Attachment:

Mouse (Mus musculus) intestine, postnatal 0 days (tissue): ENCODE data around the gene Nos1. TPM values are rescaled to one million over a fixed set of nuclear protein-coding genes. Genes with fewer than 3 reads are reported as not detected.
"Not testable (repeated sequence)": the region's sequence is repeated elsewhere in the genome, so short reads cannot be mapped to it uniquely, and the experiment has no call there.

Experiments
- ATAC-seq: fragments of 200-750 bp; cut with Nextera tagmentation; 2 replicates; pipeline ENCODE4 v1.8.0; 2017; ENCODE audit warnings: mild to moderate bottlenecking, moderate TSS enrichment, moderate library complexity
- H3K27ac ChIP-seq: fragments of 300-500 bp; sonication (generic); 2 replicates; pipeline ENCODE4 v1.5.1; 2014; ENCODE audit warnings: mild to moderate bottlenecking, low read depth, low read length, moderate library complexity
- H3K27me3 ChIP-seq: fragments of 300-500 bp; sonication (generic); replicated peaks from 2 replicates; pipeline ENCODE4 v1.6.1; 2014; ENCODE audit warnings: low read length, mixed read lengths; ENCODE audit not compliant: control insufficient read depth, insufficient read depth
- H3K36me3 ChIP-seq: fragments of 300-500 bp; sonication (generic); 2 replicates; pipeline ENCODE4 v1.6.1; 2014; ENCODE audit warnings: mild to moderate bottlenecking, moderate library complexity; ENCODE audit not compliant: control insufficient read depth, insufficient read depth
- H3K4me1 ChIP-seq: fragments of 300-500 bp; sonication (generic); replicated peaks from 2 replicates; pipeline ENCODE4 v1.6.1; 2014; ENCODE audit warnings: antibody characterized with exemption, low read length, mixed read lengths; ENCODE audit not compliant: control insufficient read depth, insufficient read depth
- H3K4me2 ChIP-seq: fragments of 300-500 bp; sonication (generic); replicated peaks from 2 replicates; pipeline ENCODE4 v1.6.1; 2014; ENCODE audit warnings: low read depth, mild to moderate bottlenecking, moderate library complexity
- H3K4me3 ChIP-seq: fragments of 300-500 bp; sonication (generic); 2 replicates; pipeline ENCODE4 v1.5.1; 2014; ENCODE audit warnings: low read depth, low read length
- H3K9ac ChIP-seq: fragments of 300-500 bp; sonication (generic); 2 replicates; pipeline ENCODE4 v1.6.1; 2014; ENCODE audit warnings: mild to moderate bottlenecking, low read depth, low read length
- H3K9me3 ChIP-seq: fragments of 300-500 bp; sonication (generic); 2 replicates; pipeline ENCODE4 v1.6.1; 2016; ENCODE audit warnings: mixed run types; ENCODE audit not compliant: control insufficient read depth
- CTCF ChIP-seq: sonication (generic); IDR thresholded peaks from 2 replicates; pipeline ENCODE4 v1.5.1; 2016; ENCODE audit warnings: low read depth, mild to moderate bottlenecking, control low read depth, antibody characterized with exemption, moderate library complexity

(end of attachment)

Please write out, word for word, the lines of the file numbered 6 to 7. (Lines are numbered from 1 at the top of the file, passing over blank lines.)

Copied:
- H3K27me3 ChIP-seq: fragments of 300-500 bp; sonication (generic); replicated peaks from 2 replicates; pipeline ENCODE4 v1.6.1; 2014; ENCODE audit warnings: low read length, mixed read lengths; ENCODE audit not compliant: control insufficient read depth, insufficient read depth
- H3K36me3 ChIP-seq: fragments of 300-500 bp; sonication (generic); 2 replicates; pipeline ENCODE4 v1.6.1; 2014; ENCODE audit warnings: mild to moderate bottlenecking, moderate library complexity; ENCODE audit not compliant: control insufficient read depth, insufficient read depth